See How Google Gave its I/O Conference a Fun, Festival-Like Vibe
To celebrate the 10th anniversary of its developer gatherings, the company transformed an amphitheater parking lot into a multipurpose conference and entertainment venue.
For the past 10 years, Google has hosted an annual conference for developers to give them a look at the company’s newest and upcoming products. Known since 2008 as Google I/O, the event has traditionally been held at the Moscone Center in San Francisco, about an hour north of Google’s headquarters. In celebration of the 10th anniversary, this year organizers completely revamped the gathering—moving it to a new venue just a half mile from Google’s campus and incorporating elements traditionally found at music festivals to infuse a convivial vibe into the highly technical program.
“We really wanted to come back to our roots and to our backyard, so we specifically selected Shoreline [Amphitheatre] due to its proximity to the Google campus. To be in close proximity to the folks who are working on the products we’re announcing was a really huge value add for these developers,” said Amanda Matuk, executive producer of Google I/O. “We also wanted to reset the bar for the industry for these events. Changing it into a festival was meant to be a celebration of developers as this day and age's artists … they are the creators of our time.”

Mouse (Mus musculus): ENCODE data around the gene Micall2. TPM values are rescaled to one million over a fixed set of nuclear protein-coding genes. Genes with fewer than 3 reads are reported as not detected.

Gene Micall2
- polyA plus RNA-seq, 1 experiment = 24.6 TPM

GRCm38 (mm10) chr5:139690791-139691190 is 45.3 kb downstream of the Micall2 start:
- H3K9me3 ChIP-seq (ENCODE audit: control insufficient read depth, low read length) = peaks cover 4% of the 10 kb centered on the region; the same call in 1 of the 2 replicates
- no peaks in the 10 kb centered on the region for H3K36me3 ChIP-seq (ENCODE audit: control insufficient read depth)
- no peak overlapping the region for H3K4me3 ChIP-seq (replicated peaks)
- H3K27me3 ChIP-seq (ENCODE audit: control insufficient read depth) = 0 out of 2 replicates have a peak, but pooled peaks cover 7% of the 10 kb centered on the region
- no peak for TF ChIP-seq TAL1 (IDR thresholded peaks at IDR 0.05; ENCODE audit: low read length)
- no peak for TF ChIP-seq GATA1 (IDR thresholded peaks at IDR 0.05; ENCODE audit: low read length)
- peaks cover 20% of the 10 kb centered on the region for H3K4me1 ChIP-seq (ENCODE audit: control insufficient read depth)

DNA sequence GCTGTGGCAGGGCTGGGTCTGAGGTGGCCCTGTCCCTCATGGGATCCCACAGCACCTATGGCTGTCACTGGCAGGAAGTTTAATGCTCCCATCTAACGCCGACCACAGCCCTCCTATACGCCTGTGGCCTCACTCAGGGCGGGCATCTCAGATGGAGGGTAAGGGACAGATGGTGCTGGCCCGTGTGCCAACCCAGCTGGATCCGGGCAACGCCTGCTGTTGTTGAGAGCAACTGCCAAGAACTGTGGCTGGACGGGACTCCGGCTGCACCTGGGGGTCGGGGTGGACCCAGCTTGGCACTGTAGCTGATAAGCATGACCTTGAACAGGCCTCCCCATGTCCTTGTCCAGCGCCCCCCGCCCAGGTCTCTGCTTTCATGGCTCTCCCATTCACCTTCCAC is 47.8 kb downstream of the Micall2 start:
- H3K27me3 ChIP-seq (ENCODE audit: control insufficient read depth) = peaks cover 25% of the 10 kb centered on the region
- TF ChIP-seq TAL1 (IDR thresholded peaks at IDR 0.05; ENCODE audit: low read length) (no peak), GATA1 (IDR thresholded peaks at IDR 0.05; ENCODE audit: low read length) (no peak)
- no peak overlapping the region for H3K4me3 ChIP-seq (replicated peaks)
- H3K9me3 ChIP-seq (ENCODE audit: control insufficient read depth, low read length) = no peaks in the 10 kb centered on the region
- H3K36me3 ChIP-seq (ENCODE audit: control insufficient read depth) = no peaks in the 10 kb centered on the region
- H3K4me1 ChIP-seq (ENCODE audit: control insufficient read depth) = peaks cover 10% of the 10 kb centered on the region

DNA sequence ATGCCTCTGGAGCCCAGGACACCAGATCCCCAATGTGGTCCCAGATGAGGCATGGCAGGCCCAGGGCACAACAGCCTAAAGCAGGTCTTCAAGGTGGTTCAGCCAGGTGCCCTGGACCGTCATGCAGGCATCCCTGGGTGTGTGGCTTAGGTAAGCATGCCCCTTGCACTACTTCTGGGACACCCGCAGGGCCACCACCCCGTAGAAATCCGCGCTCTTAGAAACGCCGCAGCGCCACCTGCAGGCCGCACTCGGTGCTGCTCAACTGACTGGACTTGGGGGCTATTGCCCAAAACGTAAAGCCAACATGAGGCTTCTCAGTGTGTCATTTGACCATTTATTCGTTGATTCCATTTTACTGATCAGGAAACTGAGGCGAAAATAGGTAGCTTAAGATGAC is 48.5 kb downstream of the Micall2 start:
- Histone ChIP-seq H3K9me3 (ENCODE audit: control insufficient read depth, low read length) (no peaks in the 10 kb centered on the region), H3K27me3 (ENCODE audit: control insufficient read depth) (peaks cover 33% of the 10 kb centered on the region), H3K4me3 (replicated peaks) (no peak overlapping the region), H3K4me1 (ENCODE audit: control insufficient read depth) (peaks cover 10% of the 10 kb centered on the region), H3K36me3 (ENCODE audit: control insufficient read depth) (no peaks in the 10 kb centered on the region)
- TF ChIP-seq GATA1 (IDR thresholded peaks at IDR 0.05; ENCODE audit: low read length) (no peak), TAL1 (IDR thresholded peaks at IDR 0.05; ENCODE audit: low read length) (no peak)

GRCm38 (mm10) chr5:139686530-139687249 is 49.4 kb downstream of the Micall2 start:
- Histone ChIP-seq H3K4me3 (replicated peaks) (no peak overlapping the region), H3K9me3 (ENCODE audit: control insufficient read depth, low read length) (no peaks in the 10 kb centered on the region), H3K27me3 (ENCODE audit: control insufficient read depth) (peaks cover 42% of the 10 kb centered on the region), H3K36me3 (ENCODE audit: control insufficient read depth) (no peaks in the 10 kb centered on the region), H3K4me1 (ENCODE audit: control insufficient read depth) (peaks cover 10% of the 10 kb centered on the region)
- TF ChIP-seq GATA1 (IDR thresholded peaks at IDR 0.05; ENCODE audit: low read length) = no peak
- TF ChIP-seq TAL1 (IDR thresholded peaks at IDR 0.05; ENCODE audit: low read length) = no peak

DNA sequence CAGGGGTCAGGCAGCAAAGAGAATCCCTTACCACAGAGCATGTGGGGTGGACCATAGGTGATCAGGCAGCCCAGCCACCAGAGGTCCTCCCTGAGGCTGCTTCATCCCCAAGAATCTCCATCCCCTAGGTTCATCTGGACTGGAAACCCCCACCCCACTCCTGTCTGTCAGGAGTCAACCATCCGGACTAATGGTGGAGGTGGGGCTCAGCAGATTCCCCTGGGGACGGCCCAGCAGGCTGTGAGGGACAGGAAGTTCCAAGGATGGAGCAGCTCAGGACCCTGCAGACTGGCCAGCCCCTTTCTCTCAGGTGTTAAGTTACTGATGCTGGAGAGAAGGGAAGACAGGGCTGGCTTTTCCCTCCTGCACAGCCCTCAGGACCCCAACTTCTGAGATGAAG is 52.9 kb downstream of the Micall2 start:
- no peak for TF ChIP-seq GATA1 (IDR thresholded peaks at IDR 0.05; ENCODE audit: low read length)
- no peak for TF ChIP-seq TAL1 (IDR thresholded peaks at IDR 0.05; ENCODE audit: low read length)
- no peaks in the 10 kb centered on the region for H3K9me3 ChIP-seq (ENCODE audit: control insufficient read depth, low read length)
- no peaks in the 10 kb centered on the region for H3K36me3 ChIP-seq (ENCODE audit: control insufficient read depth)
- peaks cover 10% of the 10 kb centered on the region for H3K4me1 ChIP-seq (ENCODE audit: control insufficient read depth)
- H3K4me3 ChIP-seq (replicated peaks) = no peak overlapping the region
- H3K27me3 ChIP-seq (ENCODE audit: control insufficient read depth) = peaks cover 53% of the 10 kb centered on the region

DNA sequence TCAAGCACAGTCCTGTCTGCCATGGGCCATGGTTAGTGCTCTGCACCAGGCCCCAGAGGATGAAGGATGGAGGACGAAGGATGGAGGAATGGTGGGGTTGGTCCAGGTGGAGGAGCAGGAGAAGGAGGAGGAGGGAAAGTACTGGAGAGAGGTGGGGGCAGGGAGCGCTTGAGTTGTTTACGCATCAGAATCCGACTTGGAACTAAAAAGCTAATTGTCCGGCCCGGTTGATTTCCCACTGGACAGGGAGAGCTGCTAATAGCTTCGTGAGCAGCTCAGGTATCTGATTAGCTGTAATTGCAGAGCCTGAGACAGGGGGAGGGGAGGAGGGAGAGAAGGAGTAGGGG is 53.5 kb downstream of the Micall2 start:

Organizers made use of the existing amphitheater at the venue to host the opening keynote on May 18. This allowed them to convene all of the more than 7,000 attendees in one space for the presentation led by Google C.E.O. Sundar Pichai, in contrast to past years when the main theater at Moscone Center could not accommodate everyone. “It was a really big community moment for these developers to be there together,” Matuk said.
Outside the amphitheater, in what was the venue’s parking lot, organizers created a “festival village,” where the bulk of the program took place in 10 fully enclosed stages—ranging from clear span structures to geodesic domes—and several open-air tents. During the day these spaces hosted highly technical sessions on topics such as virtual reality, apps, and web interfaces, and in the evening crews converted them into entertainment areas, such as an arcade with interactive video games and a virtual planetarium that used projection mapping to display the constellations on the ceiling.
“We looked at it from a scrappy festival perspective: how do we make one space multipurpose and also build in experiences that aren’t super costly but that people will enjoy?” Matuk said. By reusing the spaces from day to night, and using economical decor such as recycled materials, corrugated metal, and fabrics to create a laid-back atmosphere, Matuk said they were able to host two evening events—an opening night concert from Charlie XCX and Kygo and an after-hours party the second night—for the cost of one night of entertainment last year.
To establish the festival vibe at the outset, every attendee received a “survival kit” upon arrival that included sunglasses, a bandana, and sunscreen. When the temperature rose on the first day, organizers purchased hand towels that they chilled on ice and then handed out to people waiting in line before sessions. On the final day, an ice cream truck arrived to dispense cool treats.
Matuk will be speaking at the Event Innovation Forum at BizBash Live: The Expo on July 13 at the California Market Center.
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